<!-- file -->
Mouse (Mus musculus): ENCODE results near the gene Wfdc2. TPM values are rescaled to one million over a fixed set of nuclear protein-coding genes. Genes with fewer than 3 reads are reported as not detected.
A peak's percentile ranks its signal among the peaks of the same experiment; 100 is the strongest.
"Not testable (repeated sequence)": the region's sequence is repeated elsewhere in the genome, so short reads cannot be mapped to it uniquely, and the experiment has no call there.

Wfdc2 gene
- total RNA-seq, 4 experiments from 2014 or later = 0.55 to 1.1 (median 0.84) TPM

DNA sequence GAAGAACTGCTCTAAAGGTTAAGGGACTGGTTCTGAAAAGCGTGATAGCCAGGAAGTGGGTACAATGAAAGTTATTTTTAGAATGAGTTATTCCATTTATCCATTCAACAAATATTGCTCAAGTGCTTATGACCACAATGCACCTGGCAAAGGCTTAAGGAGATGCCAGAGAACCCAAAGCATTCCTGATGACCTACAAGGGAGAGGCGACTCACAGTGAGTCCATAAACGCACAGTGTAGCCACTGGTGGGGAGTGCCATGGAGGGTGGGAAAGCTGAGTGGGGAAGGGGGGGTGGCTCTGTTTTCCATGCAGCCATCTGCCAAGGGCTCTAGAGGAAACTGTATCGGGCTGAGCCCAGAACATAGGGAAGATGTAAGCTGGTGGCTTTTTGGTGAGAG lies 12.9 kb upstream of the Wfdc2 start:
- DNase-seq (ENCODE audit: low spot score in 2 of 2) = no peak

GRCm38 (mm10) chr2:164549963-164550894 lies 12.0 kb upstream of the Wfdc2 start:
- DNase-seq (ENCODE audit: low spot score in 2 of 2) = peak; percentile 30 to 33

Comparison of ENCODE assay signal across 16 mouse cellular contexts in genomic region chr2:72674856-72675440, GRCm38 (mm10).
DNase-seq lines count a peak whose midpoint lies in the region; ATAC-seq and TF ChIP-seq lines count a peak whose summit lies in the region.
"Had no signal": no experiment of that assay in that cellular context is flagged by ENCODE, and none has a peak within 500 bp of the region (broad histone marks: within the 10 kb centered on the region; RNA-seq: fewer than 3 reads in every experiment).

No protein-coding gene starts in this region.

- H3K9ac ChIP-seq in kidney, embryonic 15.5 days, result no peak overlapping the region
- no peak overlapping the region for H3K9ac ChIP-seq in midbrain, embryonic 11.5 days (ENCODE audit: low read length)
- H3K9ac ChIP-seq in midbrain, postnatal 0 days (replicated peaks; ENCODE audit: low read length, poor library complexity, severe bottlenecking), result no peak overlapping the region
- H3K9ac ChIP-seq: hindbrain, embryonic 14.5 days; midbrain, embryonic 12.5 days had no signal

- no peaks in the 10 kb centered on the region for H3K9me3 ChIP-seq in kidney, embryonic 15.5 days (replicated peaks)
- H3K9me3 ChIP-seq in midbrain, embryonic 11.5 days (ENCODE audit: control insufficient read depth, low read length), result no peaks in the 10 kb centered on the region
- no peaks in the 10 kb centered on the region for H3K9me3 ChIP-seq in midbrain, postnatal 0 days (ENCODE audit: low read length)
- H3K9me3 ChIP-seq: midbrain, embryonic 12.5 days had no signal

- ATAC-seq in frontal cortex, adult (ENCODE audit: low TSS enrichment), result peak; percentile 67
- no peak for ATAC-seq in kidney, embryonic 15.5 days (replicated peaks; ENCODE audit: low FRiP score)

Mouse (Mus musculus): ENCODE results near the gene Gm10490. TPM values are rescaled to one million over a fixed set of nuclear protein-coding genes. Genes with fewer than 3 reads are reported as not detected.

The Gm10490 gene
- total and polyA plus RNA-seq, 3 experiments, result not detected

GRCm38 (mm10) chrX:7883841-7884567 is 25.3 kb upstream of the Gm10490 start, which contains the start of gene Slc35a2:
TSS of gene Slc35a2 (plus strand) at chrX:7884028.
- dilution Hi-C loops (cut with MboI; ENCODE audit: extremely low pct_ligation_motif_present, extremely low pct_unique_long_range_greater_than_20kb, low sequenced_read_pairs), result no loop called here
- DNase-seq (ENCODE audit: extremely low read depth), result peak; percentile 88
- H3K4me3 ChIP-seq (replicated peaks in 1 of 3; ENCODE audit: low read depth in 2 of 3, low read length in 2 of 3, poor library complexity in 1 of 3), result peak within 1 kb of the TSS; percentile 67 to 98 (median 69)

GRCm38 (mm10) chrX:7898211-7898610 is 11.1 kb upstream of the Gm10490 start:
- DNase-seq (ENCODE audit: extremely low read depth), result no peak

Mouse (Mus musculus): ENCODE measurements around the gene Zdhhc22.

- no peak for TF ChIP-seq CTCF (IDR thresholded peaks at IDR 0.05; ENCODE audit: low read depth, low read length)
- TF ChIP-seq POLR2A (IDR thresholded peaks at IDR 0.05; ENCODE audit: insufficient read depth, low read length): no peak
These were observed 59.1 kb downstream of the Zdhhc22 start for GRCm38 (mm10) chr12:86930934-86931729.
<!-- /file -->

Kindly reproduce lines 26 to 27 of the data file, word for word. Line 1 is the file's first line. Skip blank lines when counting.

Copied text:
- total and polyA plus RNA-seq, 3 experiments, result not detected

GRCm38 (mm10) chrX:7883841-7884567 is 25.3 kb upstream of the Gm10490 start, which contains the start of gene Slc35a2: